We set up the ambush in the rocky, mountainous terrain of Nochistian, waiting for the Spaniards and their traitorous indio allies to fall into the trap. As the fog settled, the enemy had come forth. Now I had a choice: to stay hidden and let my compañeros fight and die without me or to gather my courage and rise and fight an armored Spaniard riding a powerful warhorse.

  As I pondered the decision, the dark vision came to me again: fight and die. I saw a violent clash, my life blood escaping, my sin-blackened soul being pulled down to hell by clawed
hands.

  The warhorses frightened me the most. It is said that it was not the small army Cortés brought with him twenty-odd years ago that defeated the mighty Aztec Empire, nor even the tens of thousands of indio allies he enlisted, but the sixteen great warhorses that carried him and his best fighting men into battle.

  There were no beasts like these in the One World before the invaders came. The great warhorses had terrified the Emperor Montezuma and his Eagle and Jaguar Knights, the finest warriors in all the One World. The warriors believed the tall, powerful, four-legged creatures were gods; what else could these denizens from Another World be but spirits of the Earth and Sky? They ran like the wind, crushed any before them under their heavy hooves, and made the warriors on their backs a hundredfold more deadly than those on foot.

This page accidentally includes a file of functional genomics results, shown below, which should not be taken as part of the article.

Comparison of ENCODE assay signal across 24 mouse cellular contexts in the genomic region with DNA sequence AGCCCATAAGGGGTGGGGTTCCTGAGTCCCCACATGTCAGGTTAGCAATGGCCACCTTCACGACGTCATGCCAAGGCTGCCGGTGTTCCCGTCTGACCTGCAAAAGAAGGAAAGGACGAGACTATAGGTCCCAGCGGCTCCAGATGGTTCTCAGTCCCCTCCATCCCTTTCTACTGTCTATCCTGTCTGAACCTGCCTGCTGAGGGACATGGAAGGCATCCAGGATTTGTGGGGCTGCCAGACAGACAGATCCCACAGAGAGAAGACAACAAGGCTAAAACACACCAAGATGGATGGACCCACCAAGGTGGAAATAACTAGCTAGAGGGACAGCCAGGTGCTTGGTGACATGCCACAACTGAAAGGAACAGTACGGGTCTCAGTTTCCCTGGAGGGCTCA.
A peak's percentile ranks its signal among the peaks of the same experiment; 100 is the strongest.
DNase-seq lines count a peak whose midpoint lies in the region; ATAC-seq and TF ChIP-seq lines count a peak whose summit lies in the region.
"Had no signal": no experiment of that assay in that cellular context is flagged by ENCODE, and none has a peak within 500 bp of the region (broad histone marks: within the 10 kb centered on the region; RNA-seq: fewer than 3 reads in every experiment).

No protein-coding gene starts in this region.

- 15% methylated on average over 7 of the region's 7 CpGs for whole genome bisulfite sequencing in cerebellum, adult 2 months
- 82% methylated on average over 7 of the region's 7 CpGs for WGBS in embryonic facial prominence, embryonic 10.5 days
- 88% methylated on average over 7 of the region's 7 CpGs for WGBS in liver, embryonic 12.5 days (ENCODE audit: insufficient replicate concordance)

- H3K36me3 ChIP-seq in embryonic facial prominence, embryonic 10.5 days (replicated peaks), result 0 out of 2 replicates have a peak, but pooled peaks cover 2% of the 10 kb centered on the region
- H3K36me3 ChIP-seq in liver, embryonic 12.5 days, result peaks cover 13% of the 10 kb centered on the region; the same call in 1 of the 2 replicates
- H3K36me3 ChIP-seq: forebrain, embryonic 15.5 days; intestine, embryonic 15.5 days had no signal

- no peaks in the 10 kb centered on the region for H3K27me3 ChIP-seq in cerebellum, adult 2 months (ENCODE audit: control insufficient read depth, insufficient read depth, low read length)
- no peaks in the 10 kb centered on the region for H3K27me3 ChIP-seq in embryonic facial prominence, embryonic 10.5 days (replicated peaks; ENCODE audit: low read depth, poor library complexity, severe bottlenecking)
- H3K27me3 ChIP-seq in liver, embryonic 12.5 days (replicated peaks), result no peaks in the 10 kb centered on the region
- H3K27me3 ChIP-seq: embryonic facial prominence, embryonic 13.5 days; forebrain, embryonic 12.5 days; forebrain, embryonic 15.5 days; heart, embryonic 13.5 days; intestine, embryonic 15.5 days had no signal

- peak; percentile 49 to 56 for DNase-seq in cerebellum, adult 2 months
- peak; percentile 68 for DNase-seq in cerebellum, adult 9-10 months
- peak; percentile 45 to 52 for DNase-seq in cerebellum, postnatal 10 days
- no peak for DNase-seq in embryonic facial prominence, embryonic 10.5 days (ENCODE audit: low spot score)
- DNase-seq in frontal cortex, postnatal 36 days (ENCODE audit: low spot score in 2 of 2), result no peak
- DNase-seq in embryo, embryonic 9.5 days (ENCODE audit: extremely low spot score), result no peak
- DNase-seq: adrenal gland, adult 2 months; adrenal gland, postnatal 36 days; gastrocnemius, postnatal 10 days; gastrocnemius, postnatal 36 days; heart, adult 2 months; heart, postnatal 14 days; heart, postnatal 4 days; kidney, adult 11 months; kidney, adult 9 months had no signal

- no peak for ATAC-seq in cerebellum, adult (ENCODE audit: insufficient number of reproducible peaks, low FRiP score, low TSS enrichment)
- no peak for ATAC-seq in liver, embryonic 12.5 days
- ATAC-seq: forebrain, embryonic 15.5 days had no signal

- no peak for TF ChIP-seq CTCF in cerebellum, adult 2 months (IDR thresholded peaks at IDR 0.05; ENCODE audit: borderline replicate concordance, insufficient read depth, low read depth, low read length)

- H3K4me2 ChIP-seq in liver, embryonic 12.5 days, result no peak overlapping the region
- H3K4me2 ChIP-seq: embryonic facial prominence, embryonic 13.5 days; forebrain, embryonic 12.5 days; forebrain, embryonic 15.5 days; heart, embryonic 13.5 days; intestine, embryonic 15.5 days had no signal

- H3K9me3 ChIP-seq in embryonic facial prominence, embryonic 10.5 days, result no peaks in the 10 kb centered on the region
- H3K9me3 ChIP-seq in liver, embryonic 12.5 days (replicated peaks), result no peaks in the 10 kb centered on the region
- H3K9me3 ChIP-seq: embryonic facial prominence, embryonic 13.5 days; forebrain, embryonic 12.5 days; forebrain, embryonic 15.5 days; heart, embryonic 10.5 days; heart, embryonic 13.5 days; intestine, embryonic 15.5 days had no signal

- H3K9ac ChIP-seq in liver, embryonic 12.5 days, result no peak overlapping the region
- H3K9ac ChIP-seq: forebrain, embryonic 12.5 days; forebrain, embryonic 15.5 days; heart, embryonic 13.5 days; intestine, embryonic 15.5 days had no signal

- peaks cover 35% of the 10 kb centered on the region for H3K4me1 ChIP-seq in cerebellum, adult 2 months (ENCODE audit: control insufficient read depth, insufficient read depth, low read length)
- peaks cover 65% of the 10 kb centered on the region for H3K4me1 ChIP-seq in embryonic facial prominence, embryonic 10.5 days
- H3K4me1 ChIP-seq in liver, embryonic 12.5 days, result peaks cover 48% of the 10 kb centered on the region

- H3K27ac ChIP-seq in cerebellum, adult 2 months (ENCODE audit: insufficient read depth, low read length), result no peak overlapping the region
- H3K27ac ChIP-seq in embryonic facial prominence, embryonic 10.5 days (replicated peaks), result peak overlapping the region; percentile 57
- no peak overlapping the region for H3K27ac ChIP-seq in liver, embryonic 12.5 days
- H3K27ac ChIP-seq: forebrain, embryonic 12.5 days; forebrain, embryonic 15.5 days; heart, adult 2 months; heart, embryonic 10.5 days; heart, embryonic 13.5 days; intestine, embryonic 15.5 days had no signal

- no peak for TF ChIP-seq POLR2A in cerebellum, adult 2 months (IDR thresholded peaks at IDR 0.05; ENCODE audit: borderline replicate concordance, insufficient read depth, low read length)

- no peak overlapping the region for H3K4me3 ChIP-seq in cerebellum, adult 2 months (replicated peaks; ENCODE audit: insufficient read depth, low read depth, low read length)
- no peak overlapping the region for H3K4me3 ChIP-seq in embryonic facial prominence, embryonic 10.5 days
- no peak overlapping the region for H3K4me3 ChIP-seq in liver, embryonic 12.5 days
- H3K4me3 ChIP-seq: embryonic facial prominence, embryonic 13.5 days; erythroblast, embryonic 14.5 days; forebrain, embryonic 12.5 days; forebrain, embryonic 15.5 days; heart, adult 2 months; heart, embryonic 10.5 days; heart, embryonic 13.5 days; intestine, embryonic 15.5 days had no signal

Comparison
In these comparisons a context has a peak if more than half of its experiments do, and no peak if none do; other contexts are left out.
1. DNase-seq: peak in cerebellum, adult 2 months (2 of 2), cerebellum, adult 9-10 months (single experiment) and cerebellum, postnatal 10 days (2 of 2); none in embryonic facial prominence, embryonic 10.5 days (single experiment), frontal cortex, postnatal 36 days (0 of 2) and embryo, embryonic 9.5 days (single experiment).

As a rider came closer, I realized that it was an indio on horseback.

  ¡Ayya! I had never seen an indio on horseflesh before. Horses were powerful weapons in war, jealously guarded by the Spanish, who forbade indios from owning or riding them. Tenamaxti, our leader, told us that the Spanish had mounted the caciques, the chiefs, of their indio allies on horseback so their foot soldiers could better follow them in battle. “The traitors who fight for the invaders call the horses big dogs,” Tenamaxti told us. “They rub the sweat of the horse onto themselves to get some of the beast’s magic.”

  Tenamaxti knows the invaders well, having lived in the Aztec capital the invaders now call Méjico City. He is known to the Spanish by the name they gave him, Juan Británico.

  Horses were not the only thing forbidden to indios by our new masters. When our leaders and gods failed us, the invaders captured more than the gold of our kings; they enslaved us with a terrible servitude: the encomienda, vast grants of power and privilege, fiefdoms given to Spaniards. We called these white men on their grand horses gachupines, wearers of spurs, sharp spurs they used to rowel our backs bloody as they stole the food from our mouths.